86% of U.S. Counties Are Without An Abortion Provider
A large decline in the number of abortion providers, along with a rise in effective contraceptive use, has been deemed the cause for the United States' abortion rate being the lowest in two decades, according to a study published by the Alan Guttmacher Institute.
The drop in providers is due to an increase in violence against abortion clinics and clinic workers. "When providers face harassment or violence from anti-abortion groups, and abortion is a very small part of their revenue, it may not be worth doing it," said Stanley Henshaw, author of an abortion book acclaimed by experts.
Between 1992 and 1996, abortions among women ages 15-44 dropped from near 1.5 million to 1.4 million. The rate of abortions has not been that low since 1975, when the rate was 22 per 1,000 women, equaling about 1 million American women. The rate in 1996 was 23 per 1,000 women.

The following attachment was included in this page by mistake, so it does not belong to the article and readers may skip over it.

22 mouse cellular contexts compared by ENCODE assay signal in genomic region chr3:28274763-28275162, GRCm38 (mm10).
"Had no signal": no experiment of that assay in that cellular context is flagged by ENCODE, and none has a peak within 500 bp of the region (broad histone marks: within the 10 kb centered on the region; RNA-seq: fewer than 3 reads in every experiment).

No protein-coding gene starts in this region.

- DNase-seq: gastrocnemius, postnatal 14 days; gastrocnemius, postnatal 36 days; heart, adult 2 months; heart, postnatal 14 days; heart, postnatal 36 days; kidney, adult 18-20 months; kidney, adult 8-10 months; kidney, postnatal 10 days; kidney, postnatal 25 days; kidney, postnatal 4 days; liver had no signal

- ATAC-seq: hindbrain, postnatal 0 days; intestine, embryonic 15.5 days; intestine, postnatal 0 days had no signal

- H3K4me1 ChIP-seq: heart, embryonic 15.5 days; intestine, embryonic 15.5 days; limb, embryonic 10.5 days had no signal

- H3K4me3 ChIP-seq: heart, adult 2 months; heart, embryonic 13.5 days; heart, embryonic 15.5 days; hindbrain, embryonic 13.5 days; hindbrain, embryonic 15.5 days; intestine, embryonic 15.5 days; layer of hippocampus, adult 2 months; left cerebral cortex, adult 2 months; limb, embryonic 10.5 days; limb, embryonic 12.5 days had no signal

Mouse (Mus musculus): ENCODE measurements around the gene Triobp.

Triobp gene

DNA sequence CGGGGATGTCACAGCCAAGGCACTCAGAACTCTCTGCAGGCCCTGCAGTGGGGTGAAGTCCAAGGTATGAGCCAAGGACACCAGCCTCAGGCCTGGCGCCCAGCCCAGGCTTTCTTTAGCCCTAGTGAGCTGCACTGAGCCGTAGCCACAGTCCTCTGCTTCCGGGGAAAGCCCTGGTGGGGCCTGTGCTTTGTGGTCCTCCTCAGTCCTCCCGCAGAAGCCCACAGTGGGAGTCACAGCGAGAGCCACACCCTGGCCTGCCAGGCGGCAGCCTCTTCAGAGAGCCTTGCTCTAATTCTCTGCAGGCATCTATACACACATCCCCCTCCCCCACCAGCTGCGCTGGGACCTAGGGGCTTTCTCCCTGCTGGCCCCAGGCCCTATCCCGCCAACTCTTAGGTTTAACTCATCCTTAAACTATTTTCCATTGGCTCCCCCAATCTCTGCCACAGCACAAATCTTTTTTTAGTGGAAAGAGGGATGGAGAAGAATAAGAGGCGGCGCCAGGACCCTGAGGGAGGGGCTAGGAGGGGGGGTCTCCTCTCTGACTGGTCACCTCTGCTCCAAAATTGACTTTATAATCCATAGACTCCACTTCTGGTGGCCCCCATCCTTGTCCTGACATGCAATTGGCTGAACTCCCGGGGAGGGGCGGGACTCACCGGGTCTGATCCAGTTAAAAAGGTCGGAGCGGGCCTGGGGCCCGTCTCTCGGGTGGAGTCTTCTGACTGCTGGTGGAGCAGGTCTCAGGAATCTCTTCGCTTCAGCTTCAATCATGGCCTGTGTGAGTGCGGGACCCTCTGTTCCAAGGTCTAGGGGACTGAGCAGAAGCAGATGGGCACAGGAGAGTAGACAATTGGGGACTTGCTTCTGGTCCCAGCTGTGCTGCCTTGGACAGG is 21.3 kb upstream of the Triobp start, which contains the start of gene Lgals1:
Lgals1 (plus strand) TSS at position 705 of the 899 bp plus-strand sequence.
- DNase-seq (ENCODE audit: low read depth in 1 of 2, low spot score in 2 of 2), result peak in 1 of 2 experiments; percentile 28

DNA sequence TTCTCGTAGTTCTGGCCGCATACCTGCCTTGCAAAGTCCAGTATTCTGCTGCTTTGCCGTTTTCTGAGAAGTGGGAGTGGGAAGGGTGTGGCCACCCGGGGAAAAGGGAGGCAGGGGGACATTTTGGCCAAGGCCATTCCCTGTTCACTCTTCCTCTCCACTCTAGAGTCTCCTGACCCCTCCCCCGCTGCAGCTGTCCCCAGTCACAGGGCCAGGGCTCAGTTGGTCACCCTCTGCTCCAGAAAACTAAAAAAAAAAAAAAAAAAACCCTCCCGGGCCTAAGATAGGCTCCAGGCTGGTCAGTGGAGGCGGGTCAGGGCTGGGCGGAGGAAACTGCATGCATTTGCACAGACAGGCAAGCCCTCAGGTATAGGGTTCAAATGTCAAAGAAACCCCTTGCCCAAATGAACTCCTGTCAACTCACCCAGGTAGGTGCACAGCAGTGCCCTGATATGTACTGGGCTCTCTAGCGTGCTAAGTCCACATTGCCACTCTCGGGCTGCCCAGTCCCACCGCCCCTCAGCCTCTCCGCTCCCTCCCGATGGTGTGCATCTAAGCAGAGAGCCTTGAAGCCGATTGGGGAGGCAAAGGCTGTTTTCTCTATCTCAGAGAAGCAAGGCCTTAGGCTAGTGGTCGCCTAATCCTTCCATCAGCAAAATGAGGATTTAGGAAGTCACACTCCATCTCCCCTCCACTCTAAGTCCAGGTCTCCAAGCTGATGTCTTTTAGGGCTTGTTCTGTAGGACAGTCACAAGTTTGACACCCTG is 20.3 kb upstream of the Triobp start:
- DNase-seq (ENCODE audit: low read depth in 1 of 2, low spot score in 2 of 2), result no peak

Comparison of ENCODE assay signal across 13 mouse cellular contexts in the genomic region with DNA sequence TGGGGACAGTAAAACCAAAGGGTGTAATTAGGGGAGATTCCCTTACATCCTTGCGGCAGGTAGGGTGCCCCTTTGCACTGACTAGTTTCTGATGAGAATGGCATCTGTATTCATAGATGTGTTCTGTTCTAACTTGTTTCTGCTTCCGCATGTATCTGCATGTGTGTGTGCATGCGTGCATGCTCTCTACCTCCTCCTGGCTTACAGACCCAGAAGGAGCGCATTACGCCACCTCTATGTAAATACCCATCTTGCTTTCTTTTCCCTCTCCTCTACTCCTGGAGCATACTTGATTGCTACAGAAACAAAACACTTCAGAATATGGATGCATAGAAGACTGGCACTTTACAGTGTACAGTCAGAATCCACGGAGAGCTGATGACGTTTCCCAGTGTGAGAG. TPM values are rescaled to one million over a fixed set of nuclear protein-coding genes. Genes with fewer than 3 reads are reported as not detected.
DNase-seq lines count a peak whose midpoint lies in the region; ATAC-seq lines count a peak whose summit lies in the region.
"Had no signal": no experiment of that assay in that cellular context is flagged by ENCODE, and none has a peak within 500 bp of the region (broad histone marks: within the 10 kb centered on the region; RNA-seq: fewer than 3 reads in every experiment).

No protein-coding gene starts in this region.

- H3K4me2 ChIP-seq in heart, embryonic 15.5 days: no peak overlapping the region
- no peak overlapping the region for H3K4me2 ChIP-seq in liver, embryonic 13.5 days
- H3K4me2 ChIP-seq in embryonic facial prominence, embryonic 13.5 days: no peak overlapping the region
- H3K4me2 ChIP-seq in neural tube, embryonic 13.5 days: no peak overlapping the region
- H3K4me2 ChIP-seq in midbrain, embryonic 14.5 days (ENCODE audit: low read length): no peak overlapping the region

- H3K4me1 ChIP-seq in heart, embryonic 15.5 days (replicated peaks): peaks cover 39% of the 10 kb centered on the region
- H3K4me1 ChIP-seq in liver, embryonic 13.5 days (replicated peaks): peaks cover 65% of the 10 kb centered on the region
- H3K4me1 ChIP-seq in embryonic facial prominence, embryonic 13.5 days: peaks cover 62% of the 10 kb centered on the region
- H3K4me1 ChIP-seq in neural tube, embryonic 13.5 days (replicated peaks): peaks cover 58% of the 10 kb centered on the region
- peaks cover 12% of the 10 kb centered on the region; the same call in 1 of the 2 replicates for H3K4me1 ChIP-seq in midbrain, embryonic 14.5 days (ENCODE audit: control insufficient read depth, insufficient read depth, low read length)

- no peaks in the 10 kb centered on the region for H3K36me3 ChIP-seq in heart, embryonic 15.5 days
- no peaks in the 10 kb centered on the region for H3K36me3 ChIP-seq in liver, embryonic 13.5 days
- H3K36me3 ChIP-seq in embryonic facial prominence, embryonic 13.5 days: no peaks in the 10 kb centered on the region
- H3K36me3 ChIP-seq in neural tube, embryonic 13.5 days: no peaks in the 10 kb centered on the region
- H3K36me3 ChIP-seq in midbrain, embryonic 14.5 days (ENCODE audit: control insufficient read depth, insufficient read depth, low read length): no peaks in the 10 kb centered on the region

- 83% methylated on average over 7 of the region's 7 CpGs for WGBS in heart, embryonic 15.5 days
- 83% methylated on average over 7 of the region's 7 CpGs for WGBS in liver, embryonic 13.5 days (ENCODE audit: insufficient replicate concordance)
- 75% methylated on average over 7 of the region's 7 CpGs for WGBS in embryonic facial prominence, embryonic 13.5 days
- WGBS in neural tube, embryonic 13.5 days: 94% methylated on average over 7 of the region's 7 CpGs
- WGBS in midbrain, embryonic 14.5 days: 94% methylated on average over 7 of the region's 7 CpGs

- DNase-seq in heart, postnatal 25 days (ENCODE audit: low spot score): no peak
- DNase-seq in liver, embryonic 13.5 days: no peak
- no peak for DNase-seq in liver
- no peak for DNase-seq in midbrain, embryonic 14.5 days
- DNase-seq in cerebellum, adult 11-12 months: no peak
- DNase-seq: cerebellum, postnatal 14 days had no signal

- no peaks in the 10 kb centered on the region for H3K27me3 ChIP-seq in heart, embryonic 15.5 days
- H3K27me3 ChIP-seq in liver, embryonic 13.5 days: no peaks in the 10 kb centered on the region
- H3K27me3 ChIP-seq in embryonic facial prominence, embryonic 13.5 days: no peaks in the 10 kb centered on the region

Other Western developed countries still have much lower rates than the U.S. In 1995, Sweden's rate was per 1,000 was 18; 16 in Canada; 15 in England and Wales; and 6 in the Netherlands. Russia had 68 per 1,000 and Romania had 87 per thousand.
A decline in the number of facilities providing abortions totaled 14 percent in a four year period from 1992 to 1996. There are now 2,042 facilities providing abortions nationally.
Absolutely no abortion providers were located in 86 percent of U.S. counties. In rural counties, 95 percent lacked abortion services. Also, abortion was unavailable in 89 of 320 surveyed, or 27 percent.
The survey also determined that the greatest decline in services came from hospitals and physicians' offices, which now perform less than ten percent of all abortions.
While all states listed at least one provider, both North and South Dakota are especially vulnerable, with only one provider each.
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The students issued published a letter in the Grand Forks Herald stating that they opposed Measure 1 in part because they are against "the government's taking control of the personal health care decisions of its citizens." Nearly 60 UND School of Medicine students signed the letter, citing concerns over the "very broad and ambiguous language" used in the proposed amendment, which has no regard for serious and life-threatening medical situations such as ectopic pregnancies.
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